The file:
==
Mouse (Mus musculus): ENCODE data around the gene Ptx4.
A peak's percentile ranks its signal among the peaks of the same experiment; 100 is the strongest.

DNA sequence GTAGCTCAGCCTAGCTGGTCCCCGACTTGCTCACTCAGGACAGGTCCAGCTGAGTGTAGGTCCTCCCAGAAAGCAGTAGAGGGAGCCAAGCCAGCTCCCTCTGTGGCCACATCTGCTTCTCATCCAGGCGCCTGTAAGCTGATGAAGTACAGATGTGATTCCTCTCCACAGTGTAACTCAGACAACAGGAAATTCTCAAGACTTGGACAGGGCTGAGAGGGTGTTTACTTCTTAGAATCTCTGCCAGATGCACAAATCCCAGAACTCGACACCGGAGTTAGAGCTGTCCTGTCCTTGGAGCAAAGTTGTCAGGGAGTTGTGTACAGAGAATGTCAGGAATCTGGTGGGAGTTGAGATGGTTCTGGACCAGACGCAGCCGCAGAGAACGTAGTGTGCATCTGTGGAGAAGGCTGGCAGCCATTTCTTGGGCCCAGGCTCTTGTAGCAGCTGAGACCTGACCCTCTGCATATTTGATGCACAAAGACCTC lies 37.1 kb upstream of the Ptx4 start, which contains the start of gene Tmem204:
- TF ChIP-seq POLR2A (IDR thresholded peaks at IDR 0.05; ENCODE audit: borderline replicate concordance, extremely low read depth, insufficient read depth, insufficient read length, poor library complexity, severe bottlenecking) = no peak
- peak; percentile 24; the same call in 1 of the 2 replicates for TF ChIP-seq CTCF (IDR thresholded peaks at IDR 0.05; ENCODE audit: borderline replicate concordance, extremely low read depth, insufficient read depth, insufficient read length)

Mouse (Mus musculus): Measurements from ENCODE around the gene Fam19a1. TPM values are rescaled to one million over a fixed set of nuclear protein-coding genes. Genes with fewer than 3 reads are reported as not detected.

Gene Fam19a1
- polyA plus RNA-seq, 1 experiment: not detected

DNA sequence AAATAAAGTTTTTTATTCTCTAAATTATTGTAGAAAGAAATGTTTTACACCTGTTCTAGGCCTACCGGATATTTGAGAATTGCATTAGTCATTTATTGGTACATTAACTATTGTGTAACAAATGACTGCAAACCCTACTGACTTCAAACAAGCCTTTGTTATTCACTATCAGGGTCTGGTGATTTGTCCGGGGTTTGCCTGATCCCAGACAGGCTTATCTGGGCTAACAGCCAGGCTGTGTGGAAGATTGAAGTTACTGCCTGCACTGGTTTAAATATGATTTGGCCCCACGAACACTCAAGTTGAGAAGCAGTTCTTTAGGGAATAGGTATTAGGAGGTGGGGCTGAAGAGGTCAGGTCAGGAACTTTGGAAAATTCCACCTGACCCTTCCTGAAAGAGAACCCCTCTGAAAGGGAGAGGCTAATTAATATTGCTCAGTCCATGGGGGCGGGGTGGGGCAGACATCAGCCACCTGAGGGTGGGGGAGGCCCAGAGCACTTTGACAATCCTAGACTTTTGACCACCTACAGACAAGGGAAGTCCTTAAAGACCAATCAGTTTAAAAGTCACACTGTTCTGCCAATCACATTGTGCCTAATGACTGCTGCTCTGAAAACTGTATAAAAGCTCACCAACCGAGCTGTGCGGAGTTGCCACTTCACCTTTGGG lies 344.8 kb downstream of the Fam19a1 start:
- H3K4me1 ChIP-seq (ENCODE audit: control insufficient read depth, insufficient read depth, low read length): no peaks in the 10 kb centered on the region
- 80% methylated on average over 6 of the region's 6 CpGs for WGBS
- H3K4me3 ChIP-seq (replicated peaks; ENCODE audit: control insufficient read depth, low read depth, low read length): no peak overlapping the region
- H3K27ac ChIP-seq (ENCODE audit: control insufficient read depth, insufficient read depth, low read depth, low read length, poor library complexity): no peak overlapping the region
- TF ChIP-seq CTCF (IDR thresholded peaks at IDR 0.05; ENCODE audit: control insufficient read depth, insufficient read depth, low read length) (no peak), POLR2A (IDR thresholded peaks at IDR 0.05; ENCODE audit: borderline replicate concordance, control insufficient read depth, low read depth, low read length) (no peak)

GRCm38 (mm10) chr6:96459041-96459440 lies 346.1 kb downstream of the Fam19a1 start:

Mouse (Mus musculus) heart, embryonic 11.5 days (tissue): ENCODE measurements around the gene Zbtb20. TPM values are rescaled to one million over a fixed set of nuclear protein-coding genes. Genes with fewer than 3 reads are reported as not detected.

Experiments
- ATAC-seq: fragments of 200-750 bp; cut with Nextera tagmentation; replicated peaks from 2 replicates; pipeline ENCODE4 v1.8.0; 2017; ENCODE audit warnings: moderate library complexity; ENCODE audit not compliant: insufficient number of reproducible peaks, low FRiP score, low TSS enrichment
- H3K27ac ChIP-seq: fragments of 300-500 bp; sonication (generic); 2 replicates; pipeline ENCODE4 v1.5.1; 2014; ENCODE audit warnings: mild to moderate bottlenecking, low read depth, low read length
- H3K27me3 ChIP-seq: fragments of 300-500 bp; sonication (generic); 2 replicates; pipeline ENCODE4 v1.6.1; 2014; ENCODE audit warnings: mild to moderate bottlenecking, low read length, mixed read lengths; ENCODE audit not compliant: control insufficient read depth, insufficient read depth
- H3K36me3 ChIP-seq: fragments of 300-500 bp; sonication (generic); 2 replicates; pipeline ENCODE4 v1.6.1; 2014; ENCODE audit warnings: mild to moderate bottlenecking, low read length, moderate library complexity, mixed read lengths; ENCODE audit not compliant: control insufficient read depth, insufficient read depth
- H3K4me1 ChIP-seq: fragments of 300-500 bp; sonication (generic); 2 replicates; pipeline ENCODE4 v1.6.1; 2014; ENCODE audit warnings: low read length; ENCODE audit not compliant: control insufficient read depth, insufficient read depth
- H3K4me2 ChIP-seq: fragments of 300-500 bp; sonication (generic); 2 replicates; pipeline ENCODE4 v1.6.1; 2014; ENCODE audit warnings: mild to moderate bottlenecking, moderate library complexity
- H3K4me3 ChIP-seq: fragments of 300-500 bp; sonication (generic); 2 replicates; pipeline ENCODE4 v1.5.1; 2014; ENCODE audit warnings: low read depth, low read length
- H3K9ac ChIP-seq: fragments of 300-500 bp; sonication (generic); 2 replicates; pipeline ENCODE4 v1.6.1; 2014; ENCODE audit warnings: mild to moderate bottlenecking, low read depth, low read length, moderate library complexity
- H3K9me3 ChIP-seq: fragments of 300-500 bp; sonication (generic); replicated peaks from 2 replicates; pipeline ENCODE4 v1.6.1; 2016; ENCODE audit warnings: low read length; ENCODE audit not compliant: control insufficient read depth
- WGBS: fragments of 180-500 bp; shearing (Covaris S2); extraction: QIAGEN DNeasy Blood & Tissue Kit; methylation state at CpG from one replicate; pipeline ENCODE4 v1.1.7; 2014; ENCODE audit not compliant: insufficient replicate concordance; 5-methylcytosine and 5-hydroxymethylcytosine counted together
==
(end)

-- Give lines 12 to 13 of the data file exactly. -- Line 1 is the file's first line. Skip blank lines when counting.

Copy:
- H3K4me3 ChIP-seq (replicated peaks; ENCODE audit: control insufficient read depth, low read depth, low read length): no peak overlapping the region
- H3K27ac ChIP-seq (ENCODE audit: control insufficient read depth, insufficient read depth, low read depth, low read length, poor library complexity): no peak overlapping the region